Additionally, you will also need a park entrance pass and a 1-day or 7-day vehicle pass. For those who plan to camp in the National Park, you will also need a wilderness camping permit that is required year-round. You can pick your wilderness camping permit up from the Headquarters Wilderness Office or the Kawuneeche Visitor Center. 

60% of permits will be released a month prior to the date of arrival, and the additional 40% will be available the day prior.


Rocky Mountain
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One of the best activities in any National Park—Rocky Mountain included—is hiking. With 350 miles of trails across the entire park, avid hikers can enjoy everything that Rocky Mountain has to offer by following the various trails that increase in difficulty. Of the trails, however, the most popular are:

  • Emerald Lake Trail
  • Sky Pond via Glacier Gorge
  • Gem Lake Trail
  • Dream Lake Trail
  • Lake Haiyaha
  • Bear Lake Loop
  • Mount Ida

Rock Climbing

Rocky Mountain National Park Peak
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The Rocky Mountains may be an excellent hiking destination, but really, it’s a climbers’ park. With massive cliffs and high-altitude peaks, rock climbers can get involved with one—or more—of the park’s 500 established climbs. 

Similar to the park’s hiking trails, there are climbing routes for beginners and routes for even the most experienced climbers. For one of the best climbing areas in the park, head over to Glacier Gorge and climb the north ridge of the spearhead. After a six-mile approach and a fairly difficult climb, you’ll have impeccable views of the gorge that lies below—every climber’s dream. 

Wildlife Viewing

North American Elk
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Wildlife is in abundance throughout the Rocky Mountain National Park, and if you’re lucky, you’ll catch sights of grizzly bears, gray wolves, elk, moose, and bighorn sheep.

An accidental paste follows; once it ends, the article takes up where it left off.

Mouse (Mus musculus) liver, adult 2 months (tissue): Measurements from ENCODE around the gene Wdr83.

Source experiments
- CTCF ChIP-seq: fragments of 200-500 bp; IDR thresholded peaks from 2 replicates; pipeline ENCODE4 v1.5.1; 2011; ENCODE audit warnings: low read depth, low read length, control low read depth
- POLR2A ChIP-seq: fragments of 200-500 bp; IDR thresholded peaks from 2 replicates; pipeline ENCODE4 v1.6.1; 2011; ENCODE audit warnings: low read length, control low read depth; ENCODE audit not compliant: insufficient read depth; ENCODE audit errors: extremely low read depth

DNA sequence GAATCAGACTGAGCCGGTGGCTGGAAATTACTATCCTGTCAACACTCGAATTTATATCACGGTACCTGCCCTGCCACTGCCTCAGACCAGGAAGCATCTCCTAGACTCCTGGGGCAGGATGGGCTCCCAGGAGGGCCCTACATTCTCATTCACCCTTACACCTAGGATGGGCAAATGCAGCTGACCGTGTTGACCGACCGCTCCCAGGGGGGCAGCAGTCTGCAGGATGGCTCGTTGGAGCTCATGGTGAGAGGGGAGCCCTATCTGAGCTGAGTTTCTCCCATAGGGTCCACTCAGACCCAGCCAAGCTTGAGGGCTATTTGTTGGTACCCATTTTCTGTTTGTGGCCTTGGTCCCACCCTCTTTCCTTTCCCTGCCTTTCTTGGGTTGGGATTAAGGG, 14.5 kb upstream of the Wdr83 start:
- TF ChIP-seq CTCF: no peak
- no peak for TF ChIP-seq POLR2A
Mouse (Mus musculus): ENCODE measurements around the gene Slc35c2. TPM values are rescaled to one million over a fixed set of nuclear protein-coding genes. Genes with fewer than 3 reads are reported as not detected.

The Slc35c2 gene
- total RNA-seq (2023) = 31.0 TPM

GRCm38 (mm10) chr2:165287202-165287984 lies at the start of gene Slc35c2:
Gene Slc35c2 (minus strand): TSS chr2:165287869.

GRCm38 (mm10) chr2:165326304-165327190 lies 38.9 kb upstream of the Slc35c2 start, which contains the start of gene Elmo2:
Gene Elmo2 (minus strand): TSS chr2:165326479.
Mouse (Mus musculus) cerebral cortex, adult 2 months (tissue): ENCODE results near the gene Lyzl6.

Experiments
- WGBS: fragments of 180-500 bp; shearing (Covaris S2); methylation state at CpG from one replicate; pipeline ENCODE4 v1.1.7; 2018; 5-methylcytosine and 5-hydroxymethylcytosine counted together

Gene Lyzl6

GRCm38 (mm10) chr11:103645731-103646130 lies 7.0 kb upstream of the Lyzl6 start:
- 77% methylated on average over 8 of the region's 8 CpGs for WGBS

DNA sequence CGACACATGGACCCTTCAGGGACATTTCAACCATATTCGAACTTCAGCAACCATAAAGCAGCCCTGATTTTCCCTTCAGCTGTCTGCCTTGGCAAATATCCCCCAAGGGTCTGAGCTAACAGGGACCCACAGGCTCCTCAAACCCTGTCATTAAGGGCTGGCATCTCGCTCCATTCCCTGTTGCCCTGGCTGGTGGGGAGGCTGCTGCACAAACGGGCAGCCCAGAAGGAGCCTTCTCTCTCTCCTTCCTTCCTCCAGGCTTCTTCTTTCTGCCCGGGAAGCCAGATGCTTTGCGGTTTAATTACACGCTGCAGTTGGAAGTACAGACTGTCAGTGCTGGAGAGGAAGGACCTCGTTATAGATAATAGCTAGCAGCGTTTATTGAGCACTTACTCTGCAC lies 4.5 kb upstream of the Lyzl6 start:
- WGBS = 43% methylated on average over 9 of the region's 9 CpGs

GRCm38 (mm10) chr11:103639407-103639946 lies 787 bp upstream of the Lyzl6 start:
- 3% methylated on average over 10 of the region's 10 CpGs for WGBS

The East Inlet Trail to Lone Pine Lake provides an excellent opportunity to see moose, while your best chances of seeing big horn sheep are at higher elevations. As for elk, well, you should have no trouble spotting them as the park has an estimated population of 800. 

The Scenic Drive

Drive Through the Rocky Mountain National Park
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The Trail Ridge Road is a 48-mile alpine highway that connects the towns of Estes Park and Grand Lake. As America’s highest continuous paved road, the Trail Ridge Road brings in road trippers from all over the country as you get spectacular views of the Rocky Mountains, the lush valleys, and the alpine forests that stretch for miles down below. 

It is important to note that from October through to May, Trail Ridge Road closes due to snow accumulation. So if you want to enjoy one of America’s most scenic drives, visit the park in the summer months. 

Accommodation in the Park

Camping National Park
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Unlike Yellowstone, the Grand Canyon, and Zion, the Rocky Mountain National Park doesn’t have an in-park lodge meaning camping is your only option. The park has five campgrounds within its borders: Aspenglen, Glacier Basin, Longs Peak, Moraine Park, and Timber Creek. All the sites in the park are tent-only sites, and you will need to reserve them before your trip commences. 

If you prefer a hotel stay when visiting America’s National Parks, one hotel nearby is the Stanley Hotel—famously known for inspiring Stephen King’s, The Shining. If you aren’t scared of horror movies, the boutique hotel is an excellent place to stay while visiting the park. And with a pool, lake views, and comfortable cabins, there really is no better place to rest your feet after a long day on the trails. 

Food and Drink in the Park

Alpine Visitors Center
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Dining options in Rocky Mountain National Park are extremely limited as only the Cafe at Trail Ridge—inside the Alpine Visitor Center—serves sandwiches and coffee. Outside the park grounds, however, you’ll find plenty of eateries, especially in Estes Park, so head there to refuel before or after your hike.